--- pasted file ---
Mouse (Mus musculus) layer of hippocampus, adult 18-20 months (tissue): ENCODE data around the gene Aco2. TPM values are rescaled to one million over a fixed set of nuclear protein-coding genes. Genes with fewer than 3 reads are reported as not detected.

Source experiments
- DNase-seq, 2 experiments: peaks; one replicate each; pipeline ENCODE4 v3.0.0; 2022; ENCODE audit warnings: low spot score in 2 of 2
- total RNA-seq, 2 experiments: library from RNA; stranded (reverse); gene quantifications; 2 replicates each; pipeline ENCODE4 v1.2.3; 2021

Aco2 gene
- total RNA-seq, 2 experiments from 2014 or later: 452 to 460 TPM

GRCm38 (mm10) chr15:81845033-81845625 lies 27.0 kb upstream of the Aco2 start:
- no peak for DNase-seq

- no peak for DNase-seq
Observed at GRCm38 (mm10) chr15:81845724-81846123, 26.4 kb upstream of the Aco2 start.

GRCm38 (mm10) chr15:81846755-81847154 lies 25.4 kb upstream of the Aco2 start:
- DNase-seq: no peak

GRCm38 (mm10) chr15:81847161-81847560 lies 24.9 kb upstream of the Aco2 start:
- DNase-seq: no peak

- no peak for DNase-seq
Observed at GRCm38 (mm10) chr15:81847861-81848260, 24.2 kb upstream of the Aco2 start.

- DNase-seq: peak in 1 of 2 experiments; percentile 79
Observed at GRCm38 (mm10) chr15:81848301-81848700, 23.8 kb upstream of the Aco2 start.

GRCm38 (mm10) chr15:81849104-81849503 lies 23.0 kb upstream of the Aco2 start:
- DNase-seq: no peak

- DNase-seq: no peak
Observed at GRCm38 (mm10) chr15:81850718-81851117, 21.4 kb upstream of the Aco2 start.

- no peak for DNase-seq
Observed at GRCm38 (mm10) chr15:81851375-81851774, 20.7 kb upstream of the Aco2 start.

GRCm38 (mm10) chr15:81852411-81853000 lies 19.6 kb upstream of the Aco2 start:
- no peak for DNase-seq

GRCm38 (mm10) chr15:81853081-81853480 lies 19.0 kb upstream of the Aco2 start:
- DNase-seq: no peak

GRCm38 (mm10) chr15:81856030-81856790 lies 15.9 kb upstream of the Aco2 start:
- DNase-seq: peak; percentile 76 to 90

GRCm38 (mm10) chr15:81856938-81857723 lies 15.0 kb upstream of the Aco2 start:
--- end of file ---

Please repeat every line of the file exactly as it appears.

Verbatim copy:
Mouse (Mus musculus) layer of hippocampus, adult 18-20 months (tissue): ENCODE data around the gene Aco2. TPM values are rescaled to one million over a fixed set of nuclear protein-coding genes. Genes with fewer than 3 reads are reported as not detected.

Source experiments
- DNase-seq, 2 experiments: peaks; one replicate each; pipeline ENCODE4 v3.0.0; 2022; ENCODE audit warnings: low spot score in 2 of 2
- total RNA-seq, 2 experiments: library from RNA; stranded (reverse); gene quantifications; 2 replicates each; pipeline ENCODE4 v1.2.3; 2021

Aco2 gene
- total RNA-seq, 2 experiments from 2014 or later: 452 to 460 TPM

GRCm38 (mm10) chr15:81845033-81845625 lies 27.0 kb upstream of the Aco2 start:
- no peak for DNase-seq

- no peak for DNase-seq
Observed at GRCm38 (mm10) chr15:81845724-81846123, 26.4 kb upstream of the Aco2 start.

GRCm38 (mm10) chr15:81846755-81847154 lies 25.4 kb upstream of the Aco2 start:
- DNase-seq: no peak

GRCm38 (mm10) chr15:81847161-81847560 lies 24.9 kb upstream of the Aco2 start:
- DNase-seq: no peak

- no peak for DNase-seq
Observed at GRCm38 (mm10) chr15:81847861-81848260, 24.2 kb upstream of the Aco2 start.

- DNase-seq: peak in 1 of 2 experiments; percentile 79
Observed at GRCm38 (mm10) chr15:81848301-81848700, 23.8 kb upstream of the Aco2 start.

GRCm38 (mm10) chr15:81849104-81849503 lies 23.0 kb upstream of the Aco2 start:
- DNase-seq: no peak

- DNase-seq: no peak
Observed at GRCm38 (mm10) chr15:81850718-81851117, 21.4 kb upstream of the Aco2 start.

- no peak for DNase-seq
Observed at GRCm38 (mm10) chr15:81851375-81851774, 20.7 kb upstream of the Aco2 start.

GRCm38 (mm10) chr15:81852411-81853000 lies 19.6 kb upstream of the Aco2 start:
- no peak for DNase-seq

GRCm38 (mm10) chr15:81853081-81853480 lies 19.0 kb upstream of the Aco2 start:
- DNase-seq: no peak

GRCm38 (mm10) chr15:81856030-81856790 lies 15.9 kb upstream of the Aco2 start:
- DNase-seq: peak; percentile 76 to 90

GRCm38 (mm10) chr15:81856938-81857723 lies 15.0 kb upstream of the Aco2 start: